In the last several months we have seen an enormous surge of cases involving various Ransomware viruses on our client’s computers.  I thought this would be a good time to write a little about the most serious variant of Ransomware.  Ransomware is a type of malicious software (malware) that infects a computer and restricts access to it until a ransom is paid to unlock it.  The authors of ransomware instill fear and panic into their victims, causing them to click on a link or pay a ransom, and inevitably become infected with additional malware, including messages similar to those below:

  • “Your computer has been infected with a virus. Click here to resolve the issue.”
  • “Your computer was used to visit websites with illegal content. To unlock your computer, you must pay a $100 fine.”
  • “All files on your computer have been encrypted. You must pay this ransom within 72 hours to regain access to your data.”

I have written about the first two in a previous blog that can be viewed here.  This time I want to talk a little about the third message.  When you get this message, it means that you have the most serious of the variants of Ransomware.  This particular version actually encrypts all of your files so that you can no longer access them.

There are several versions of this variant such as Crypto-Locker, Xorist, CryptorBit, CryptoDefense, and CryptoWall just to name a few.  Ransomware can get on your PC from nearly any source that any other malware (including viruses) can come from. This includes:

  • Visiting unsafe, suspicious, or fake websites.
  • Opening emails and email attachments from people you don’t know, or that you weren’t expecting.
  • Clicking on malicious or bad links in emails, Facebook, Twitter, and other social media posts, instant messenger chats, like Skype.

It can be very difficult to restore your PC after a ransomware attack – especially if it’s infected by encryption ransomware. That’s why the best solution to ransomware is to be safe on the Internet and with emails and online chat:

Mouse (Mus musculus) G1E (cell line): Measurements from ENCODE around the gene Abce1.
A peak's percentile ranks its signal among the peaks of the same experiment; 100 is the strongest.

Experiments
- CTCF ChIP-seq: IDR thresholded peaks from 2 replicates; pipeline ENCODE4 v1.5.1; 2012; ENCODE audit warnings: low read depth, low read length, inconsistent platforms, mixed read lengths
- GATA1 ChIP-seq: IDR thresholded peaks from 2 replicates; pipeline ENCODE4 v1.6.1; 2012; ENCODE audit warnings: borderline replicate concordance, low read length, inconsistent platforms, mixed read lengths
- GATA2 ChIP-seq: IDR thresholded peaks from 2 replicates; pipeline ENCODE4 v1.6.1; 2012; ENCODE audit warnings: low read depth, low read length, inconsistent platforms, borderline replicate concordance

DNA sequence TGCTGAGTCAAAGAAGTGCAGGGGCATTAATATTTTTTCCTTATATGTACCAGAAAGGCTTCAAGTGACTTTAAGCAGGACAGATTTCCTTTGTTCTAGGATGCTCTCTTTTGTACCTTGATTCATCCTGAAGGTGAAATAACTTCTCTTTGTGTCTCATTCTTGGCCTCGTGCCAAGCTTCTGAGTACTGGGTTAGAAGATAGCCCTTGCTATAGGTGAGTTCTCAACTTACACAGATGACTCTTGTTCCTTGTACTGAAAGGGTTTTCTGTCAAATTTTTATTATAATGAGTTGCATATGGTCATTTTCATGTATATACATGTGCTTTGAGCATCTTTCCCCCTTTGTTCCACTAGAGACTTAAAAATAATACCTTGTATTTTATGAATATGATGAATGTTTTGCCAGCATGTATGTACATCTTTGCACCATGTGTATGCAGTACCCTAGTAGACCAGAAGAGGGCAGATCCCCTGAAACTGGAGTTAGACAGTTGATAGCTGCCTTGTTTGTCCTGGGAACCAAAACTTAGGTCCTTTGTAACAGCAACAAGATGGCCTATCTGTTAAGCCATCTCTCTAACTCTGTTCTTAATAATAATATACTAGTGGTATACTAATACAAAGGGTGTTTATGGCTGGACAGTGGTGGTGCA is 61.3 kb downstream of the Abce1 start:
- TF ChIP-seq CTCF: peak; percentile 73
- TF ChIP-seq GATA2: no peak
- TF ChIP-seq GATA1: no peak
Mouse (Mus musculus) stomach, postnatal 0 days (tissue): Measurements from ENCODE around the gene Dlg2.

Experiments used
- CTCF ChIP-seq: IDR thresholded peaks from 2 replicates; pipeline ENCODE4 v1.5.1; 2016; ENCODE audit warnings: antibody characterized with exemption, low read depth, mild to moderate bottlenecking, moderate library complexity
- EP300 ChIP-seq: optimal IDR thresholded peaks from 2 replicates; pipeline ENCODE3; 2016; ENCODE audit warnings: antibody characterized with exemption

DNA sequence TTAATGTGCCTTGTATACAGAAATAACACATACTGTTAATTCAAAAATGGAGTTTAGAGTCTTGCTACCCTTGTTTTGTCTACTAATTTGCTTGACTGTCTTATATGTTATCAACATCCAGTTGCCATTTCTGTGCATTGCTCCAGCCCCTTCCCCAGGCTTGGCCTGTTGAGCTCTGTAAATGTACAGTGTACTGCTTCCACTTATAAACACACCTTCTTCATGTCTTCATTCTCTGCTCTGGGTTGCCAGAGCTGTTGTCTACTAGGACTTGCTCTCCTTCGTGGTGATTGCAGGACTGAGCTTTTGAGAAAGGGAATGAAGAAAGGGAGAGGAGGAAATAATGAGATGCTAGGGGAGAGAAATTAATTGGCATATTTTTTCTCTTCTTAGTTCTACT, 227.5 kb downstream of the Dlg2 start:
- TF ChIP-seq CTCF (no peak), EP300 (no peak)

• Don’t click on a link on a webpage, in an email, or in a chat message unless you absolutely trust the page or sender.
  • If you’re ever unsure – don’t click it!
  • Often fake emails and webpages have bad spelling, or just look unusual. Look out for strange spellings of company names (like “PayePal” instead of “PayPal”) or unusual spaces, symbols, or punctuation (like “iTunesCustomer Service” instead of “iTunes Customer Service”).

Below are some example screenshots of Ransomware examples:

Ransom1 Ransom2







If you think you may be infected by a version of the Crypto Ransomware virus, the first thing you need to do is to shut down your computer.  The longer the computer runs, the more files it will encrypt and there is no way currently known to break a 256 bit encryption.  This doesn’t mean that all of your files are lost.  If you power down your computer fast enough and then contact a reputable computer repair service (like Kelly Computers), there is a chance that we can recover some or maybe even all of your files.  All versions of Windows starting with Windows Vista creates Shadow Copies of your entire hard drive by default.  The only problem is that you need special software in order to recover files from those Shadow Copies.  Also, the longer the computer runs, the more chance that the Shadow Copies will be corrupted or erased by the virus.  This is defiantly a case where time is of the essence.

Just remember, if you even suspect that your computer may have an infection, please power down immediately and call us.